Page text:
During the 1973/74 school year I bought a Parma Womp Womp and this helped me to come second in the school club champion ship. There was three classes on the main Wednesday evening, 1/32nd scale enclosed wheel cars, 1/32nd scale open wheel cars and 1/24th scale. Once I bought the Parma I started to win most races in the 1/32nd scale enclosed car class but the other two classes where a bit of a lottery. I like a lot of people was using a Scalextric car with a powersledge and due to a lack of track power anyone could win in the 1/24th scale. There was also Monday evening racing and this was an open even and I was using the Airfix Clubman Special chassis with the Mercedes body and was doing well as a lot the other racers used the club cars.
My final year at school was 1975 and I was determined to win the school championship.
My cars for this final school year for the first term were the Parma Womp Womp chassis now sporting a red vac Porsche 917K body for the Main closed body class, I was now using the Clubman Special Mercedes in the open wheel class and in the 1/24th scale class I had built a special car for it. For the open Monday class, which was three races each on the three lane track, I now had a AJ's Winwagon Porsche 917/10, I went for this car as the body is quite flexible as could take all the knocks you would get on a Monday, as a lot of the races weren't club members or proper racers, and was quite fast.
The special 1/24th scale car turned out to be a stroke of genius. The chassis was a 1/24th scale version of the Parma Womp Womp steel chassis and I had taken the motor out to use in something else. I replaced the missing motor with a standard 16D type motor which was quite low powered and I now had the slowest 1/24th scale car. However we all now the story of the tortoise and the hare and this was the case here. The track was supplied from, I believe, a single power supply with separate thermal overload trip switches for each lane and these only ever cut in with the 1/24th scale cars, which is why I said above that the race result as a lottery. At some point at least once if not more the cars would start to slow down and then the cutouts would start to trip and you had to wait until they reset themselves. You also had to try and avoid the hinge were the track folded on the outside of the main straight. My car with it's low power motor would slow down a bit but never tripped the power and as the chassis was a bit narrow it was easy to avoid the hinge. Therefore I would end up winning every race.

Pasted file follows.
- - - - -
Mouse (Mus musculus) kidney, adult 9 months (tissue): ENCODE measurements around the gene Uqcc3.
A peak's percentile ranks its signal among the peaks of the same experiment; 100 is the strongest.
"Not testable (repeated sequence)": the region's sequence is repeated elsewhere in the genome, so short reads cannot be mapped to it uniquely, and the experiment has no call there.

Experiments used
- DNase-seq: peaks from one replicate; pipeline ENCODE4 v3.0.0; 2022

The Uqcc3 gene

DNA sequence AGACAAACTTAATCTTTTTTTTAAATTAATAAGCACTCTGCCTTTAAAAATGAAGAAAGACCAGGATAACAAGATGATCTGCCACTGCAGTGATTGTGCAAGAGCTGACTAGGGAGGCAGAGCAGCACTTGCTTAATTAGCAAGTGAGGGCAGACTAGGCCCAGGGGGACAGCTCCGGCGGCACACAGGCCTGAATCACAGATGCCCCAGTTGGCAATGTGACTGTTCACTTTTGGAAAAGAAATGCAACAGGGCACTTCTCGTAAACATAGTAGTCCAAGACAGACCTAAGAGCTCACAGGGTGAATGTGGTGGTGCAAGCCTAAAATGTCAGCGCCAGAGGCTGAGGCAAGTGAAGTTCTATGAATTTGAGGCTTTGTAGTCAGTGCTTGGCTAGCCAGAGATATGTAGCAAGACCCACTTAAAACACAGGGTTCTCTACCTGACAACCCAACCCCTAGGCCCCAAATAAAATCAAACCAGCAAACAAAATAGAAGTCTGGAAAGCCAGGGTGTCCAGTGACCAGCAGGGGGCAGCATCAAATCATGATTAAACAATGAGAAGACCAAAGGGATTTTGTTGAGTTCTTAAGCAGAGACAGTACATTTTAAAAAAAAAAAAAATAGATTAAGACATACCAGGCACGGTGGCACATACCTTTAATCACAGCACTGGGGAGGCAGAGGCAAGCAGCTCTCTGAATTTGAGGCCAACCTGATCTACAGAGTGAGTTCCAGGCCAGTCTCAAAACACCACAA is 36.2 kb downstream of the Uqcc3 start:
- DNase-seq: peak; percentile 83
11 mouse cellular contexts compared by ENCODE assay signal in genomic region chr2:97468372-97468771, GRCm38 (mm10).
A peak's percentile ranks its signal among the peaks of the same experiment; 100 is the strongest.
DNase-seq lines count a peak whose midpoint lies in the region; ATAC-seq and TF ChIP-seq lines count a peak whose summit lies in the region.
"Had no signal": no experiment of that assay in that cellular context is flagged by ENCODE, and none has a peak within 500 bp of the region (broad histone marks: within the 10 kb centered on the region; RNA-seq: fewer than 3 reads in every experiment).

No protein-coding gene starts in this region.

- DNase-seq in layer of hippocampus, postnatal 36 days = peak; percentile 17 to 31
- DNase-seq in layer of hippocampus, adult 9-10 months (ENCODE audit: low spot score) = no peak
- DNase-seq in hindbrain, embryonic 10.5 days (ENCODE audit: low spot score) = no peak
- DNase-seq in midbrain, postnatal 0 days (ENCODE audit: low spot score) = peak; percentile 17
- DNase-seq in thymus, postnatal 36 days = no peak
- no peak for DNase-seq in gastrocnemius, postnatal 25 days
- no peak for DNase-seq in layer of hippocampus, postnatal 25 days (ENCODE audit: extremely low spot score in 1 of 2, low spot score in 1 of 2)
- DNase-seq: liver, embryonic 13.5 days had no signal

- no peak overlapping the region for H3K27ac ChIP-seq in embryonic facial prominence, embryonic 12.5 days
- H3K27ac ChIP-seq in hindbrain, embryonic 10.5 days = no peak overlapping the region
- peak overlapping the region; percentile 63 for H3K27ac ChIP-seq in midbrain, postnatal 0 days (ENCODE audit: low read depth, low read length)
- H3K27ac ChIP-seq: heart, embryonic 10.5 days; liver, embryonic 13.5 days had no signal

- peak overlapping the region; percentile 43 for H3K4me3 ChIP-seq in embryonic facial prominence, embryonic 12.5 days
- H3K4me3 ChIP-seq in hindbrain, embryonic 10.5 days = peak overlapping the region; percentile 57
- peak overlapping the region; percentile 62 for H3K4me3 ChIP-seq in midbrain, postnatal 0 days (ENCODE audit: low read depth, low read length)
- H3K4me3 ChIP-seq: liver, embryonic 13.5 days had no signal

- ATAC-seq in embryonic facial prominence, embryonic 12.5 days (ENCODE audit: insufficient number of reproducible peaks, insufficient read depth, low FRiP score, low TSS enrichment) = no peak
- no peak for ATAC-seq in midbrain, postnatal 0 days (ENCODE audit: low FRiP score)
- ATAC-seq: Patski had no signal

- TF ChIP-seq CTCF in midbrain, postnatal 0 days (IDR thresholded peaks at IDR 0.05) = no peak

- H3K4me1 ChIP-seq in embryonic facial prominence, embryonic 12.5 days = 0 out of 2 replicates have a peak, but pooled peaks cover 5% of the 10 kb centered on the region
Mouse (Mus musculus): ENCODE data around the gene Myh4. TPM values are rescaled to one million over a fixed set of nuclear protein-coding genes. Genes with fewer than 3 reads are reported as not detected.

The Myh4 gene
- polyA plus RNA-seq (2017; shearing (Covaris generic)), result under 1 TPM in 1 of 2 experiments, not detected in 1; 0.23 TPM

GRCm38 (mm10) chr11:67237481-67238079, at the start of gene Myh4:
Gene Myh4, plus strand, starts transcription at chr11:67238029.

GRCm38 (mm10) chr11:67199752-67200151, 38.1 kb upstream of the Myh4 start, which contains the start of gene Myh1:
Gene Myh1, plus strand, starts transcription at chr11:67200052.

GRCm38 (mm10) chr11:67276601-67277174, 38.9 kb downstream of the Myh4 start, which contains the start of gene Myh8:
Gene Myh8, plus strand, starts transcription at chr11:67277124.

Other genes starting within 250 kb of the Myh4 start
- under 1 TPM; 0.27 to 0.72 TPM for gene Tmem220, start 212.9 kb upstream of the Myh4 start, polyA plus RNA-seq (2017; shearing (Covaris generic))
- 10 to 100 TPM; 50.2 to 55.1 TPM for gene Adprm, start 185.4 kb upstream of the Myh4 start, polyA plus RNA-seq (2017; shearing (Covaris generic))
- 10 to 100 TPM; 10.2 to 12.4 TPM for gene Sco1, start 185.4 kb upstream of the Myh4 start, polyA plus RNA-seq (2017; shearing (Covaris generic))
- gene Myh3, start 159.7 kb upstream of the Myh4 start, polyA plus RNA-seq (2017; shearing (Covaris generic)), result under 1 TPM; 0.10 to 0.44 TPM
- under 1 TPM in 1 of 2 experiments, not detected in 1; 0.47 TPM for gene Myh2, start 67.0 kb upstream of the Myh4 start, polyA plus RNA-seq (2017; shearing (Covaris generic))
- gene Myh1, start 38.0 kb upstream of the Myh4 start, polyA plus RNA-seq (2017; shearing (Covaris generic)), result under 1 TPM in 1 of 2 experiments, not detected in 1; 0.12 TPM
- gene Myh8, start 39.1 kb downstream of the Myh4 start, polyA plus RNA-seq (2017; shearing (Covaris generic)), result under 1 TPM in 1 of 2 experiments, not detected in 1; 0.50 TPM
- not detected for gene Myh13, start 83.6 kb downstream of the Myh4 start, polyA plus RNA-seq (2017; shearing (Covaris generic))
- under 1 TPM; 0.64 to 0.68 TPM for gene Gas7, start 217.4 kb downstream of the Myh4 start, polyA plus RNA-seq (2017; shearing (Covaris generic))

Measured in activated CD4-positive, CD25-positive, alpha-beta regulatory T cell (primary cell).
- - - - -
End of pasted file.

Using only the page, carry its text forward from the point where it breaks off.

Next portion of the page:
At the end of the first term I was in second place just behind the leader, he was only really doing better than me in the open wheeled class.
For the second term I made a new car for the open wheel class, I bought another Womp Womp and cut the side pans of the chassis. I then bought a Lotus Turbine vac body and fitted it to the chassis with tape and was sure this would be a class winner. To make things even easier the boy who was winning left the school before the second term started. The Lotus was indeed the class of the field and I won every race with it and had a very clear lead in that class as I did in the 1/24th class. Although I was picking up nearly maximum points in the classed body class so were other people, as this was the main race class. The Monday night racing was still a bit of a lottery as although I had by far the quickest car you could get bumped of quite a bit and the marshalling could be a bit slow at times. By the end of the second term I was leading but not by much.
For the final term I was still using the same cars but I took a bit of a rise to start with and fitted a more powerful motor in the 917 Womp Womp. With a few more people having left over the Easter holidays things got a little easier and I finally won the school slot car championship.
Above is the AJ's car as used on the Monday evenings. The Ford GT40 body used on the "special" 1/24th scale car but with a different chassis, which I believe is from the Tamiya Lotus 30. The car i Was using in 1/24th scale before the Ford GT40 "special". The style of body I used on the open wheel Womp Womp chassis. The shield awarded for winning the championship.